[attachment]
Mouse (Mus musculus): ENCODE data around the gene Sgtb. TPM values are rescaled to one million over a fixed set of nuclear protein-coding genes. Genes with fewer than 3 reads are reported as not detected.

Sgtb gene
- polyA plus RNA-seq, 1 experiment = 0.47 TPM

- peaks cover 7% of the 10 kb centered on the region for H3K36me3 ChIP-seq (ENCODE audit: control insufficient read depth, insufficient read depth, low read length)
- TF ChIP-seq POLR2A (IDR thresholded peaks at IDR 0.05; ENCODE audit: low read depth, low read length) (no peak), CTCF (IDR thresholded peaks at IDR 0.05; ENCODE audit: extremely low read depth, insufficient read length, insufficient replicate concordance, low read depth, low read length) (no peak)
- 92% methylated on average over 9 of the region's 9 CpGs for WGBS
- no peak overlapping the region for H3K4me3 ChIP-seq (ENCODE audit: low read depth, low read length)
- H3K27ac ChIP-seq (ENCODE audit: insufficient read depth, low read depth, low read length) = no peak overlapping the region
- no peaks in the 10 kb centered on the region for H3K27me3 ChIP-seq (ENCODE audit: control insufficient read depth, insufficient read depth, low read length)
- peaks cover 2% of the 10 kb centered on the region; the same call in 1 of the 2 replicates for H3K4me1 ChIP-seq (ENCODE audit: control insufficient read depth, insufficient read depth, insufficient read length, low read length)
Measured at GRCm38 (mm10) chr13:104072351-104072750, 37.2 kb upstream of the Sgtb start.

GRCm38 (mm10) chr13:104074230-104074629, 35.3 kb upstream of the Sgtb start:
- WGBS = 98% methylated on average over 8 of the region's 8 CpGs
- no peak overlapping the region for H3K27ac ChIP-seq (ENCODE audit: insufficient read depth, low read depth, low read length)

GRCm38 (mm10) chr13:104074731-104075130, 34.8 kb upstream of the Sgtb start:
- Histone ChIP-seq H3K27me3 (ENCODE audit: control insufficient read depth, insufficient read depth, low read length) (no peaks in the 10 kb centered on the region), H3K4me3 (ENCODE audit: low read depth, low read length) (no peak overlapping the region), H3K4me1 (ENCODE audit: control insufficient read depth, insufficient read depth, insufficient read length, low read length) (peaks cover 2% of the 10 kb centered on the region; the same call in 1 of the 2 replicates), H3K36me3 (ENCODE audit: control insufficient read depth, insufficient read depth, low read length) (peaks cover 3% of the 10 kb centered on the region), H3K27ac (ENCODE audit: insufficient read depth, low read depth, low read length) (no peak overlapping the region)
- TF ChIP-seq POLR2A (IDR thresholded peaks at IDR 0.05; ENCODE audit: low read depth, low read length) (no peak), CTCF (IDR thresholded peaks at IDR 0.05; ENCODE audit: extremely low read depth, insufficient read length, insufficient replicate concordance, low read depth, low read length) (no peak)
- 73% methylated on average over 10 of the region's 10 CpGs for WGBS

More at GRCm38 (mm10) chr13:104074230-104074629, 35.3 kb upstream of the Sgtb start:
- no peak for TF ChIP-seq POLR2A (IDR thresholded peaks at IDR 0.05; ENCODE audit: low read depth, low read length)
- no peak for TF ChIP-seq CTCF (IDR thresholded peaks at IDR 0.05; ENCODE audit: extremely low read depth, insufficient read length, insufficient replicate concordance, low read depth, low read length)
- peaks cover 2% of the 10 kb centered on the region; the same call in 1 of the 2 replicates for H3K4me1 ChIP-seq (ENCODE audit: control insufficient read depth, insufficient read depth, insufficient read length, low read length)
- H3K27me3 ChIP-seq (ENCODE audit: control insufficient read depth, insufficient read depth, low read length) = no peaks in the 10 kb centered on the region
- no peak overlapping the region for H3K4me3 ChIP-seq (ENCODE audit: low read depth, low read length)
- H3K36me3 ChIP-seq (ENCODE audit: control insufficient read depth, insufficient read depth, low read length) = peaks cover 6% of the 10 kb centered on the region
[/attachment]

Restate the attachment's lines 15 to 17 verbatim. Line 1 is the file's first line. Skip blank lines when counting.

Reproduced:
GRCm38 (mm10) chr13:104074731-104075130, 34.8 kb upstream of the Sgtb start:
- Histone ChIP-seq H3K27me3 (ENCODE audit: control insufficient read depth, insufficient read depth, low read length) (no peaks in the 10 kb centered on the region), H3K4me3 (ENCODE audit: low read depth, low read length) (no peak overlapping the region), H3K4me1 (ENCODE audit: control insufficient read depth, insufficient read depth, insufficient read length, low read length) (peaks cover 2% of the 10 kb centered on the region; the same call in 1 of the 2 replicates), H3K36me3 (ENCODE audit: control insufficient read depth, insufficient read depth, low read length) (peaks cover 3% of the 10 kb centered on the region), H3K27ac (ENCODE audit: insufficient read depth, low read depth, low read length) (no peak overlapping the region)
- TF ChIP-seq POLR2A (IDR thresholded peaks at IDR 0.05; ENCODE audit: low read depth, low read length) (no peak), CTCF (IDR thresholded peaks at IDR 0.05; ENCODE audit: extremely low read depth, insufficient read length, insufficient replicate concordance, low read depth, low read length) (no peak)